Cash into trash: Energy recovery projects turning investors’ heads

The UK waste management sector continues to present attractive opportunities for investors and a number of energy-from-waste (EfW) projects have been backed by huge investments in the past few years. Here, Alon Laniado explores what causes investors to dig deep into their pockets.

In energy from waste (EfW), we expect to see further funding available for waste plants treating fuels such as refuse derived fuel (RDF), wood waste and other biomass as well as food waste.

A more expensive export market combined with landfill taxes, subsidies and other regulations aimed at contributing to EU environmental targets and to UK energy policy, implies that EfW in the UK is becoming more viable and therefore more fundable.

The landfill diversion regime coupled with rising raw material prices and the emergence of new recycling technologies, offers exciting opportunities for treating more complex waste streams including, rigid plastics, glass and valuable e-waste.

Beyond this favourable macro picture, several stars must align in order for projects to attract investments and to hopefully deliver on their promise.

That’s because new investment opportunities also present new challenges in comparison to more traditional, private finance initiative (PFI)-type projects.

Commercial and industrial
New projects often focus on commercial and industrial as well as construction waste, whose contracts are usually shorter which means there is less visibility on feedstock availability and prices.

Similarly, novel technologies are often required to treat new waste streams and to benefit from higher Government subsidies.

Successful investment models therefore aim to strike an adequate balance between interdependent factors such as feedstock strategy, plant design, technology choice, engineering, procurement and construction (EPC) arrangements and wider revenue streams in a way that effectively balances risks and rewards for all project partners.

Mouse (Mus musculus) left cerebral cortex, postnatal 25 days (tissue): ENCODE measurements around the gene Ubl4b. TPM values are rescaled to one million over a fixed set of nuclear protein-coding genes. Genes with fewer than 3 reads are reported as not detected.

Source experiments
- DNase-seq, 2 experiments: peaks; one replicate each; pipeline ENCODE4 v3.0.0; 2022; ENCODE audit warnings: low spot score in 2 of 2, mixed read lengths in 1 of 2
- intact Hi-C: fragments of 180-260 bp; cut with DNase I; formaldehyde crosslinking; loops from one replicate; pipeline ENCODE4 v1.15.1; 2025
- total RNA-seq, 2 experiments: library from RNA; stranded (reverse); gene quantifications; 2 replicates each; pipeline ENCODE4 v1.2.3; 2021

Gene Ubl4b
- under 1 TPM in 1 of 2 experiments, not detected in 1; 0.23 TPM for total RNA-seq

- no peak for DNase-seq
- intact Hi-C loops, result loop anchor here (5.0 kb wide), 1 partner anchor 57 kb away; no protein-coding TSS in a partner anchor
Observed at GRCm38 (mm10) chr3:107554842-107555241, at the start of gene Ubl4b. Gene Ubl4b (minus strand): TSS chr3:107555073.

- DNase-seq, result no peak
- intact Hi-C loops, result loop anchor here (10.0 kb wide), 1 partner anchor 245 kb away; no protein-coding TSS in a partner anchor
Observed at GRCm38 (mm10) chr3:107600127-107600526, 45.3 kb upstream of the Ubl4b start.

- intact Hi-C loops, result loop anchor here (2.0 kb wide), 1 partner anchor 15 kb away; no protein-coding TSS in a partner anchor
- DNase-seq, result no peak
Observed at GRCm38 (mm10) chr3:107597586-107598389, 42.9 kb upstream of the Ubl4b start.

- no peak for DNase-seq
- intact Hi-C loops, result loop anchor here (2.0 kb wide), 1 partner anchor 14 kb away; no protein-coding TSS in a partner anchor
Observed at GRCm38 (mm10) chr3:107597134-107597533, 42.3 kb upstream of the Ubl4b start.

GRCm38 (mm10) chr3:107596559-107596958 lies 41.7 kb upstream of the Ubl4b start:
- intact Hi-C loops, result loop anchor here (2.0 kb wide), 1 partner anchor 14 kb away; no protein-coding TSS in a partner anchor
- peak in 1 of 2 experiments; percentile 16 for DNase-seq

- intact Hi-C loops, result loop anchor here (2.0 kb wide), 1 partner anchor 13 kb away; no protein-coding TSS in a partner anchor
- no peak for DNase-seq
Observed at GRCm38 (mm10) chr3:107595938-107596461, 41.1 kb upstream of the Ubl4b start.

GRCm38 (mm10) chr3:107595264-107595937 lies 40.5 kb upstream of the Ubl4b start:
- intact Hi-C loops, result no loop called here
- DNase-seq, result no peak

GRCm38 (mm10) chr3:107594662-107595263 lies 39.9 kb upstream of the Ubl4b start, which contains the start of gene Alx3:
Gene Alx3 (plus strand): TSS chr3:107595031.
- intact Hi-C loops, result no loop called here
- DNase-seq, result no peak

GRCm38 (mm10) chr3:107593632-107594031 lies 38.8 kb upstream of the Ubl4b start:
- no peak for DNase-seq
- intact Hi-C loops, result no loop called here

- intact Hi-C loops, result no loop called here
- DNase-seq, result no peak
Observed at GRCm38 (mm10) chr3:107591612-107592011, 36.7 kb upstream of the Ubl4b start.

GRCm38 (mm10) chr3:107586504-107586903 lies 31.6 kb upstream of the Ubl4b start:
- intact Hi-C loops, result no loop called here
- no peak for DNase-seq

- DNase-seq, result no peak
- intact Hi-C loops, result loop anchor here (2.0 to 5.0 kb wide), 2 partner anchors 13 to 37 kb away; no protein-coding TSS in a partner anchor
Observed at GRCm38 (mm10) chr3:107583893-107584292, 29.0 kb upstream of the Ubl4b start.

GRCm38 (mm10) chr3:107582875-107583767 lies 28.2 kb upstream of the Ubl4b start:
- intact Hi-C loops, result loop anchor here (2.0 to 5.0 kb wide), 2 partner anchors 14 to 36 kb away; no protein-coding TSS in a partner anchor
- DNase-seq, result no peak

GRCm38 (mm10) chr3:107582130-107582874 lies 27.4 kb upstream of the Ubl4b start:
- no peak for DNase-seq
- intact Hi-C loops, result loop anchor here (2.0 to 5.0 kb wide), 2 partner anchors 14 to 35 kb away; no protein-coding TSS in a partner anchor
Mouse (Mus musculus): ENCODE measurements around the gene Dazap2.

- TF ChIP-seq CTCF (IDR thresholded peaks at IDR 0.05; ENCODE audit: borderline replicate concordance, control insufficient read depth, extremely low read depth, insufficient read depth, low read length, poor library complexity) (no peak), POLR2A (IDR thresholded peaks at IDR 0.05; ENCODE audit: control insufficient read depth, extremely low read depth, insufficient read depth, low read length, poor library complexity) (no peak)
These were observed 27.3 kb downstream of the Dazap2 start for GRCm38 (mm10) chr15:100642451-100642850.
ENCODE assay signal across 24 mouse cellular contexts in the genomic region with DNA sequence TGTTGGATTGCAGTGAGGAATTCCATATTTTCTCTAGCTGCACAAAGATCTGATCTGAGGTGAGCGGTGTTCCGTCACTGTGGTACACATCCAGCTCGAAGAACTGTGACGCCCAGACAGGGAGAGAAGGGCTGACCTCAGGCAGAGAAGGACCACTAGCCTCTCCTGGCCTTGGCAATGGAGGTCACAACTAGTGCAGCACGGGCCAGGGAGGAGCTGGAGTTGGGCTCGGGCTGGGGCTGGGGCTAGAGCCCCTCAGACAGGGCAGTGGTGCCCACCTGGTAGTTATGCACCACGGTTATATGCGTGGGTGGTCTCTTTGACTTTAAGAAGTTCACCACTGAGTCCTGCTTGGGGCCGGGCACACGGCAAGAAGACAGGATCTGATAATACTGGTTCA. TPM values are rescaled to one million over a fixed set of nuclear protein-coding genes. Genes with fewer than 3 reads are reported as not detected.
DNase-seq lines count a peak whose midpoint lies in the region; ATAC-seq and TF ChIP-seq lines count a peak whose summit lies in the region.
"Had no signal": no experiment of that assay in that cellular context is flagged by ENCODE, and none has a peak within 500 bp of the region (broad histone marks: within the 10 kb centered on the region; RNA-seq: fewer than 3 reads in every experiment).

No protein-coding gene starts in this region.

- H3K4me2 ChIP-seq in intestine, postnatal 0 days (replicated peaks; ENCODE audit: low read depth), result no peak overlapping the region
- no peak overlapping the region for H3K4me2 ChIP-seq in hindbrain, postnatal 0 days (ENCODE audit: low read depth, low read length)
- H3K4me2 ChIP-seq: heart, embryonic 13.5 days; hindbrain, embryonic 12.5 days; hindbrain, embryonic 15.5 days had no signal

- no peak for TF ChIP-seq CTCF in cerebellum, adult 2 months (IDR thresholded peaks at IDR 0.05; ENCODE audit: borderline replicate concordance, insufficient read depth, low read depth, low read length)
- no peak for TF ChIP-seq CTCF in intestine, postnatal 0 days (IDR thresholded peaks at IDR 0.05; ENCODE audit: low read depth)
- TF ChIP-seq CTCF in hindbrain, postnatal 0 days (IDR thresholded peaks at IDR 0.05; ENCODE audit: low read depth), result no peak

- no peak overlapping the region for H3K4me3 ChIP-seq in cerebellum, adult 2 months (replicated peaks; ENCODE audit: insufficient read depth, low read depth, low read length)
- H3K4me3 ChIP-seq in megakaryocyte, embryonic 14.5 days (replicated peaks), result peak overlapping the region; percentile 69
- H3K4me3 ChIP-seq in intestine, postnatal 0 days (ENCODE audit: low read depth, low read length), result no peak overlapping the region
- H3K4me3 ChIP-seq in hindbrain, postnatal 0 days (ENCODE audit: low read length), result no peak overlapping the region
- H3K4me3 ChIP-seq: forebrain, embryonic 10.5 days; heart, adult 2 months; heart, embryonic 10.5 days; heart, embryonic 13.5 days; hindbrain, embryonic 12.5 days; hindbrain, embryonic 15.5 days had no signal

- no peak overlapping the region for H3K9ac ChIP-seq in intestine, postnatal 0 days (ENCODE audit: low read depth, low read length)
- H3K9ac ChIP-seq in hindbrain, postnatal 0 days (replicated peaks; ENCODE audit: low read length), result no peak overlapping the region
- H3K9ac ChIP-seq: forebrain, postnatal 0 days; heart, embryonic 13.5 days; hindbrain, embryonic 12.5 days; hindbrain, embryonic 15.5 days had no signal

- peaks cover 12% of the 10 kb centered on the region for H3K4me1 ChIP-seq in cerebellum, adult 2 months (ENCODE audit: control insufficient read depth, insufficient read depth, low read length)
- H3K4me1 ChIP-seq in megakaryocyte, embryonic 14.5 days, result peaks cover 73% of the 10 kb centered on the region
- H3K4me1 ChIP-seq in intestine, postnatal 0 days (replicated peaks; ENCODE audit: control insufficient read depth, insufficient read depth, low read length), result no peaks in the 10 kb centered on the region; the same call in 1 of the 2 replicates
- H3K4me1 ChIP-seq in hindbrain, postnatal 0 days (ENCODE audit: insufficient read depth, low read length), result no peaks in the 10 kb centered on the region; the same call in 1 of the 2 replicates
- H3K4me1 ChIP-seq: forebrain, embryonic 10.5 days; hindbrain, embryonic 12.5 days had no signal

For example, getting reassurance on feedstock is not just a question of securing a long-term contract. Firstly, it depends on choosing a strategic site location with a good supply of local feedstock, as cost of haulage plays an important factor in preventing waste to travel beyond a catchment area and therefore in providing visibility on feedstock.

A long-term feedstock contract has little underlying value if the waste supplier cannot sustainably secure the waste stream.

Secondly, investment models consider the optimal plant size, balancing the benefit of scale economies against the need to secure sufficient feedstock. Some companies opt for a smaller plant to ensure it can obtain permits to be located nearby a waste producer.

Thirdly, firms also ensure the proposed plant is sufficiently flexible in anticipation of certain trends, such as change in feedstock composition or changes to the relative attractiveness of certain waste streams.

Fourthly, it depends also on successful models to develop long-term relationships with feedstock suppliers by involving them as partner in the project or as consumers of the plant’s output.

Once a robust feedstock strategy has been developed, contractual arrangements depend on several factors that must be balanced. Long-term contracts with one supplier provide certainty – especially for larger projects which require debt funding.

However, keeping a proportion of feedstock, which is not, contracted lowers dependency on one supplier and allows for potential upsides to be gained.

Councils can also play an important role in unlocking feedstock, thereby promoting projects in their regions.

This includes collection arrangements, in particular the level of separate collection that helps ensure visibility and consistency of feedstock, including projects that aim to source merchant waste.

Beyond feedstock supply, another key pillar in the investment model is the choice of technology and associated construction contract.

In relation to waste to energy, Government support often rewards more advanced technologies. Renewable Heat Incentive (RHI) support for anaerobic digestion (AD) which inject gas to the grid are higher than Feed-in Tariff (FIT) support for electricity-producing AD projects.

Similarly, Renewable Obligation Certificates (ROCs) for advanced conversion technologies such as gasification are also more lucrative than ROCs for more traditional combustion techniques.